Sensory play really doesn’t have to be intimidating and most all children really enjoy it. You may find specific materials your child doesn’t care for, but don’t give up if a bin or two get rejected! If you need some ideas to get you started check out my Sensory page where I have listed some of the bins we have used.

Ashley is a classic strong-willed child,  she fulfilled her lifelong dream of becoming a veterinarian is 2005 only to realize a new dream had formed, having a family with her husband (another strong-willed child). After much heartache, they were blessed with 2 daughters and a son, who are all proving to be just as spirited as their parents! Though she still works part-time, she fills her days off with fun activities and lots of learning with her three kids. And this is where the blog comes in, Life with Moore Babies, is where she documents the activities they do and the places they go in hopes that someone might be inspired to do some “fun learning” with their own kids. You can find Ashley on FacebookPinterest,Google +, and Twitter.

Weekly Giveaway: $50 Amazon Card + Freebies Link Up


It’s week 28! We love bringing you these giveaways each and every week here on Homeschool Survival. If you have Freebies you’d like to share, be sure to link up and we will be Pinning and Sharing through the week. We’d like to encourage you to like us and interact with us on Facebook. Visit us there to find and share more fantastic posts. We are a community where you can ask questions, get mom to mom answers and be encouraged. In fact, if you happen to have any questions about homeschooling, feel free to leave us a comment here…and we’ll be happy to post them on the page, or even write a blog post about it. We are here to help you in your journey and can’t wait to hear more from you! Be sure to read all the way to the end, where the fabulous giveaways will be posted.

Back to School Money - $50 Amazon card

This Weeks Featured Giveaway 

Homeschool Survival 

$50 Gift Card from Amazon
You’ll be able to purchase supplies your family needs and take advantage of the wonderful “Back to School” sales going on daily!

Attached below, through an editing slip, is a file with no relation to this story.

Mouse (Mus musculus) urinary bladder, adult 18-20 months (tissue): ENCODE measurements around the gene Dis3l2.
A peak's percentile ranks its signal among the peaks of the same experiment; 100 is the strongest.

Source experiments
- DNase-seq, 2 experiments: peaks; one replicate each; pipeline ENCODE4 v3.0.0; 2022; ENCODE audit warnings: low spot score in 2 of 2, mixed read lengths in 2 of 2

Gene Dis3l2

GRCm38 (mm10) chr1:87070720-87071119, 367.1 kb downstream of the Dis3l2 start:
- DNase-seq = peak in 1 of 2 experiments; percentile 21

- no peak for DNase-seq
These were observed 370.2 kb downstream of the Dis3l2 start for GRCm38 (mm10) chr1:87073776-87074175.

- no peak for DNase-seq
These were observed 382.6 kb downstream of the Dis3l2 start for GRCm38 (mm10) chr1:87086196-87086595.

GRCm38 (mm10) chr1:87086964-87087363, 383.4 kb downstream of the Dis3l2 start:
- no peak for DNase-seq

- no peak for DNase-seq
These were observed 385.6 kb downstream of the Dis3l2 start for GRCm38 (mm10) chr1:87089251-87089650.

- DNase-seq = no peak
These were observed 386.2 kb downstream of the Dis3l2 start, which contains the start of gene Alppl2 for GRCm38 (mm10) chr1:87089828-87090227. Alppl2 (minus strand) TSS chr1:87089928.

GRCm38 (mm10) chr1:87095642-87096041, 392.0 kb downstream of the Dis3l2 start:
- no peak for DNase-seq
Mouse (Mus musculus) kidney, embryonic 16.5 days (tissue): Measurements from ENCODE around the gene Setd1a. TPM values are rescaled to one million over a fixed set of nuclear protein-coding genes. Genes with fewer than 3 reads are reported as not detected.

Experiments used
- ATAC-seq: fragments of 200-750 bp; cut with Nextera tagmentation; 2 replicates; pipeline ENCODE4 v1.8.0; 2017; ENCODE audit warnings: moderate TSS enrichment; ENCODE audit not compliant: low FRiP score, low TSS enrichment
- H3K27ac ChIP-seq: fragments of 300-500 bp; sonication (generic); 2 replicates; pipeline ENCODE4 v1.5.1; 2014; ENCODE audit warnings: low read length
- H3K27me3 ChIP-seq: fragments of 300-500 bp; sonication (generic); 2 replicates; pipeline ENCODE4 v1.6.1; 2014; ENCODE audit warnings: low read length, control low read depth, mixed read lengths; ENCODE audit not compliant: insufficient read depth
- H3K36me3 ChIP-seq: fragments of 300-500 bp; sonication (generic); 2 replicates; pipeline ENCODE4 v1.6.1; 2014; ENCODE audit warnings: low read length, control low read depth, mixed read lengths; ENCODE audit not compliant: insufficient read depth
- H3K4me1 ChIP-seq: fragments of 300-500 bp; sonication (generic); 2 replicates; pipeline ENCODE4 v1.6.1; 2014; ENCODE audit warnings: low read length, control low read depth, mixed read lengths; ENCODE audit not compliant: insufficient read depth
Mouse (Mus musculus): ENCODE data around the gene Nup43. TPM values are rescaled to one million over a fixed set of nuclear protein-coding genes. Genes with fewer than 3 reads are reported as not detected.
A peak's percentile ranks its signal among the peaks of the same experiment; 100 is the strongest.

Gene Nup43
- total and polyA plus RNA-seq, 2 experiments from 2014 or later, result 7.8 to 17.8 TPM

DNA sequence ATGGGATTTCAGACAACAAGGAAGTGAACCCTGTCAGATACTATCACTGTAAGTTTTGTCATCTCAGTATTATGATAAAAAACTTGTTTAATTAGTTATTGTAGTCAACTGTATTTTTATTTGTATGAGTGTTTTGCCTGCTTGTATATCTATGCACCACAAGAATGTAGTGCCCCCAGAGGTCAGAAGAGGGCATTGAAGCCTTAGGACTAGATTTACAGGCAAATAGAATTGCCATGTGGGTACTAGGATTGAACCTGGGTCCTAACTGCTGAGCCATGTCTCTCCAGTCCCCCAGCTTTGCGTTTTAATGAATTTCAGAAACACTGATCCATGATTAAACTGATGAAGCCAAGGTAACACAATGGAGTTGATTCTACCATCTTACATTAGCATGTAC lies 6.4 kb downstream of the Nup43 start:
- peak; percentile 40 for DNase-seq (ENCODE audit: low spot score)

The team here at Homeschool Survival came up with our own favorite product ideas for homeschool. These are things we use regularly and recommend to others to enhance the homeschool year!

With so many little guys in my house during the homeschooling day busy boxes are a must for me! I love how easy they are for little hands to use and the activities are endless. We use them to create pictures and other art projects. They are great for beginner writers and readers. Print off letters for them to “trace” with dots,  have them match dots to numbers, or play find the letter by printing off a sheet of mixed up letters and only dotting certain ones. ~ Emmalee Hoggatt, The Hoggatt Homeschool




I absolutely love this laminator. It’s very reasonably priced. We love to laminate play-dough mats and homemade games. Its a great access to our homeschool. ~ Jill Craft, Blessed Beyond a Doubt

My first choice of favorite homeschool product is Handbook of Nature Study by Anna Comstock. It is really all I need for early elementary level science, and I continue to use it all the way through high school. It is a timeless nature study guide, science text, collection of unit studies, and field guide all in one. By far my best homeschooling investment.                  ~ Anne Campbell, Learning Table

I DO SO love a good globe and this one is very affordable! I’ve used everything from wall maps, to blow up globes in our family homeschool. This year we will be enjoying the real deal as we regularly study exciting people, places, and things from around the world!        ~ Kelli Becton, Adventures in Child Rearing

Educating the WholeHearted Child

Any time I need encouragement, as a homeschool mom, this is the book I pull out.  There are so many practical tips and tricks throughout the book that give me the perfect pep talk that I need.  It has everything from home organization ideas to curriculum ideas.  Really, everything a homeschooling mom would need!    — Sarah Robinson, Sidetracked Sarah & Owner of Homeschool Survival.  

Words are Categorical Series